Tell us about yourself and how many books you have written.
I program computers for a living, and a few years ago I got involved in the One Laptop Per Child project, which aimed to put inexpensive laptops in the hands of the world’s children and give them educational software unlike anything else that came before. The idea was that the children would go on to develop their own software for that platform and share it with the world. Before they could do this, they needed a good manual on how to write programs for these laptops, and I ended up writing a manual that is still used: Make Your Own Sugar Activities!
Another goal of the project was to get free e-books into the hands of these children, and I sensed the need for a book that would explain how to get these books, how to create them, how to convert printed books that were in the public domain into e-books, how to know what was in the public domain, how to photograph book pages, and lots of other stuff. My research into these topics led me to write E-Book Enlightenment: Reading And Leading With One Laptop Per Child.
After this I took out a manuscript I had written thirty years before and used my book scanning knowledge to make a publishable book about it. Since this was a memoir of my wasted youth, I published it under a pseudonym to avoid embarrassing my family. I have since used that same pseudonym to publish a novel and I’m working on a second one.
What is the name of your latest book and what inspired it?
Format Your Own Damned Book is my latest title under my own name. It was inspired by corresponding with a science fiction author in Canada who was spending a fortune getting her manuscripts formatted as e-books. I pointed out that she could save a lot of money by doing that kind of work herself, as I had been doing all along. She didn’t know how, so I attempted to teach her. That led to writing the book.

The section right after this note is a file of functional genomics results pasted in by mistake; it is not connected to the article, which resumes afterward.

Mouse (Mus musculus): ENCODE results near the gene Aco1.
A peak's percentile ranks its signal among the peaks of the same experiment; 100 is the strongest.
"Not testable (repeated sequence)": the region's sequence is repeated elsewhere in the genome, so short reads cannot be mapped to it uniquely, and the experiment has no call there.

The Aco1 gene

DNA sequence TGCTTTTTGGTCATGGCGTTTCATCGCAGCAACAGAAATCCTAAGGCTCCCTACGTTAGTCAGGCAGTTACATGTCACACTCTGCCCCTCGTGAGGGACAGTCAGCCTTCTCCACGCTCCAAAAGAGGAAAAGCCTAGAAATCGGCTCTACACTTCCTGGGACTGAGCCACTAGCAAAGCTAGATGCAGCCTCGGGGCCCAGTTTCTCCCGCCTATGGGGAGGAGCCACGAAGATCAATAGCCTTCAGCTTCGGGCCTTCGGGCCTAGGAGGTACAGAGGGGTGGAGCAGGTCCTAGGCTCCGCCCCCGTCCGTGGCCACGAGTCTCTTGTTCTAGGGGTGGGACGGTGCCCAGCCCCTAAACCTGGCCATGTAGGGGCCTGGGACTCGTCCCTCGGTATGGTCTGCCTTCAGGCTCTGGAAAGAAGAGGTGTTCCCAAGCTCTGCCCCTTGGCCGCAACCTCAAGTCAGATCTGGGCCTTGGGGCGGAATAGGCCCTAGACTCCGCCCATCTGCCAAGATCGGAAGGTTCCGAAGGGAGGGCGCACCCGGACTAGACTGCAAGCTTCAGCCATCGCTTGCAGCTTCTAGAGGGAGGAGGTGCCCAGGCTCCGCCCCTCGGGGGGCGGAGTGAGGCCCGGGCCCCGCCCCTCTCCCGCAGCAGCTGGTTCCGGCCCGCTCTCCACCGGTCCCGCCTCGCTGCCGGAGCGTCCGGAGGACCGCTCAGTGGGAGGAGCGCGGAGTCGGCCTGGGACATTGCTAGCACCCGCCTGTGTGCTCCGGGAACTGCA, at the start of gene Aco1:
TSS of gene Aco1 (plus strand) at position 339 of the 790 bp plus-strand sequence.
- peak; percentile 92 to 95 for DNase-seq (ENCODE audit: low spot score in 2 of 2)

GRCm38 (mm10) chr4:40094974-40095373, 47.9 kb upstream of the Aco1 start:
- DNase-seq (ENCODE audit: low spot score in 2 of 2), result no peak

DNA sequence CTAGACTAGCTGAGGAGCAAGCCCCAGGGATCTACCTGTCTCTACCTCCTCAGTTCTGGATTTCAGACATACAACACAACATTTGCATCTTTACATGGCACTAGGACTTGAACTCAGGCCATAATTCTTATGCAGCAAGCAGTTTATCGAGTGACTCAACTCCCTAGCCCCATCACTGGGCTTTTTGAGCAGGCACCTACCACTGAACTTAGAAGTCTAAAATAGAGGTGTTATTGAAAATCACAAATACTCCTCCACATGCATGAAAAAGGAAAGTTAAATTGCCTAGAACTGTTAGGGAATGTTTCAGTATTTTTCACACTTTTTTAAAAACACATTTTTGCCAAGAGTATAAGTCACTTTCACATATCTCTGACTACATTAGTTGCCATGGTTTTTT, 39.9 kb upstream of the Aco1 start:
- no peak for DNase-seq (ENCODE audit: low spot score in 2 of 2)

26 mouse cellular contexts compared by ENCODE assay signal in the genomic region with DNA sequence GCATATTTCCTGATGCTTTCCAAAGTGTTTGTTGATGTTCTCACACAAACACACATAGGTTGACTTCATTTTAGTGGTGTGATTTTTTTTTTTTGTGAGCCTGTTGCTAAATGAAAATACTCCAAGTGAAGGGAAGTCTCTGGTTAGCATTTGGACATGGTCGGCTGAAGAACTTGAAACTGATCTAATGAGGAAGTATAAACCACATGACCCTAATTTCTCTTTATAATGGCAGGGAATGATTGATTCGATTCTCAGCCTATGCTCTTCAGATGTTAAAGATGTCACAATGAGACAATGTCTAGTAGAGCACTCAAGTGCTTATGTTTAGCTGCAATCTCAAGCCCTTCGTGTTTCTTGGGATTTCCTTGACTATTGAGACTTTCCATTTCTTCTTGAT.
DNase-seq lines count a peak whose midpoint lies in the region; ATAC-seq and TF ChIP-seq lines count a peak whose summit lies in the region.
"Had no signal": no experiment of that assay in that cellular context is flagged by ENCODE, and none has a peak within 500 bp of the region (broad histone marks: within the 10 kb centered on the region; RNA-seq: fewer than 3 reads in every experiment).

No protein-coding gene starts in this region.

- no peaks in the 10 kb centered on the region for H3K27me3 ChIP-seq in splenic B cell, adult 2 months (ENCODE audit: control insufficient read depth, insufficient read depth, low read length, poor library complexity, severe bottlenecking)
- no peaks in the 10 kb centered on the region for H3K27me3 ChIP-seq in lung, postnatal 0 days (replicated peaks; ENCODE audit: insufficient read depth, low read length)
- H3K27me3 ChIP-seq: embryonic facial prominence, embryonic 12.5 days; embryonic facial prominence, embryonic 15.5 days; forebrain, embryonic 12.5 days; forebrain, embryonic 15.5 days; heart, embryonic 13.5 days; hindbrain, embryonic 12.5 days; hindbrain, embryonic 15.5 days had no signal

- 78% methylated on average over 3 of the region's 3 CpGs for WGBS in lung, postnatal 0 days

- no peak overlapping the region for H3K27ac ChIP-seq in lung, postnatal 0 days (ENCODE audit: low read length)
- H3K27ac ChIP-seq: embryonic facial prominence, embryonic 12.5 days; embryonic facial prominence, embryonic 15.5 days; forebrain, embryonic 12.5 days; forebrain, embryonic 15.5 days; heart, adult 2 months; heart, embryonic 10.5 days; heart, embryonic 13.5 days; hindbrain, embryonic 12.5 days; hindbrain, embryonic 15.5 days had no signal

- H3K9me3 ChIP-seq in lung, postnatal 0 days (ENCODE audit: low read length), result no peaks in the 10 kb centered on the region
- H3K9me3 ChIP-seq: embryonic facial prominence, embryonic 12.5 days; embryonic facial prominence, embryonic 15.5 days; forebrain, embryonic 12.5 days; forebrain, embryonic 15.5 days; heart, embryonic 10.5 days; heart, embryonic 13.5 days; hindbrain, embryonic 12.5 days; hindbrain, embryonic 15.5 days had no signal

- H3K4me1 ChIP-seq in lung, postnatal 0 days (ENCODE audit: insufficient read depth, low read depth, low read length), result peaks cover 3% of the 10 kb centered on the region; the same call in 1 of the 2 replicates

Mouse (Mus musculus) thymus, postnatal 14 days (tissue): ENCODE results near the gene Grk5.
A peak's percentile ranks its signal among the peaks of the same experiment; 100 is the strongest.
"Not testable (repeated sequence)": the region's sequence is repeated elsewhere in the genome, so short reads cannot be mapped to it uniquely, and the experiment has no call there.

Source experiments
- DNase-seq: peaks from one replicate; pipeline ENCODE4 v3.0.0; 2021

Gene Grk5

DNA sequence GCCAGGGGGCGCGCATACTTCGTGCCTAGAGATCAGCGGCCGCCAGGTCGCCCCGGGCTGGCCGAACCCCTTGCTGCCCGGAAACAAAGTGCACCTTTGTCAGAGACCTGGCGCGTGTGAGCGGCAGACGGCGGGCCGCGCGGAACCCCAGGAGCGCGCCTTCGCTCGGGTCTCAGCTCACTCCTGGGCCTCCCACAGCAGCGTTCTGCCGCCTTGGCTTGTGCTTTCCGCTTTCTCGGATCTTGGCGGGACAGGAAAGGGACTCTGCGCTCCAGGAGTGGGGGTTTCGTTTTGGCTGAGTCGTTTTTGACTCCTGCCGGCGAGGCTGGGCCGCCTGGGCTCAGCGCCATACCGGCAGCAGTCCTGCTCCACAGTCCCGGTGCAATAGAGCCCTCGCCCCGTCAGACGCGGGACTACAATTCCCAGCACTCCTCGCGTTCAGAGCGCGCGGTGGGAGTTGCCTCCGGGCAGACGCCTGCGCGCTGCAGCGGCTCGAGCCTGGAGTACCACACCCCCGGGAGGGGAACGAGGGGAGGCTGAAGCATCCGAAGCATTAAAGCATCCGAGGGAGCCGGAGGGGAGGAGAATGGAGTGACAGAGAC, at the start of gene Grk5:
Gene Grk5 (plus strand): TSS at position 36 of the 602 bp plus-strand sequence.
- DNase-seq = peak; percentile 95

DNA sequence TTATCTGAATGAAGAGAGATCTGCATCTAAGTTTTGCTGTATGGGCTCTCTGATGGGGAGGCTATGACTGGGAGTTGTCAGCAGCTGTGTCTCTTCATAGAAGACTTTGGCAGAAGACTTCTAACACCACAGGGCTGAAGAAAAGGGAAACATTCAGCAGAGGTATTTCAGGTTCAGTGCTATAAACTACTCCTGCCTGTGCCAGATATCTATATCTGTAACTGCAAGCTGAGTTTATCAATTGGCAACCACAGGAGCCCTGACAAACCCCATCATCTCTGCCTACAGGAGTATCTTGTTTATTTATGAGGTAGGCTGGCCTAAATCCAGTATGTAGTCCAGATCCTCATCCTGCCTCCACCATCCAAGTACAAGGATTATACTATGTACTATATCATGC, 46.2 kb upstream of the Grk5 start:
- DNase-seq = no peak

Do you have any unusual writing habits?
If you don’t count leaving a typewritten manuscript on a shelf for thirty years and then revising it for publication, no.
What authors, or books have influenced you?
I’ve been going back to reread books that I’ve loved to see what it is about them that works. I like how Raymond Chandler describes things, Ron Goulart’s sense of humor, ditto for Mark Twain, Neal Stephenson’s ability to make exposition interesting, and many others. I’ve described my first novel as a Hermann Hesse novel written by Edward Elmer Smith.
What are you working on now?
I’m working on a second novel in the world I set up for my first novel. It features minor characters from the first book and tells their story.
What is your best method or website when it comes to promoting your books?
I have a Google+ branding page for my memoir and my first novel. I put a lot of effort into them but it hasn’t helped.
Do you have any advice for new authors?
Read the books by Jack Woodford if you want to learn how to write a novel.
What is the best advice you have ever heard?
Write drunk, edit sober. That was by Hemingway.
Write a short story every week for a year. That was by Ray Bradbury. He claimed that nobody could write 52 bad short stories.
Avoid using adverbs. Not sure who said it, but it seems to be true.
What are you reading now?
Mother Night by Kurt Vonnegut.
What’s next for you as a writer?
I hope to quit my day job in a few years.
If you were going to be stranded on a desert island and allowed to take 3 or 4 books with you what books would you bring?
The Ganguli translation of The Mahabharata is fascinating and long enough to read until I either got rescued or died from malnutrition. Donald Westlake’s Dortmunder novels and anything by Clive Cussler are good for reading on airplanes, so should work on a desert island too. I have a big collection of Ray Bradbury short stories that would be welcome.
Author Websites and Profiles
James Simmons Amazon Profile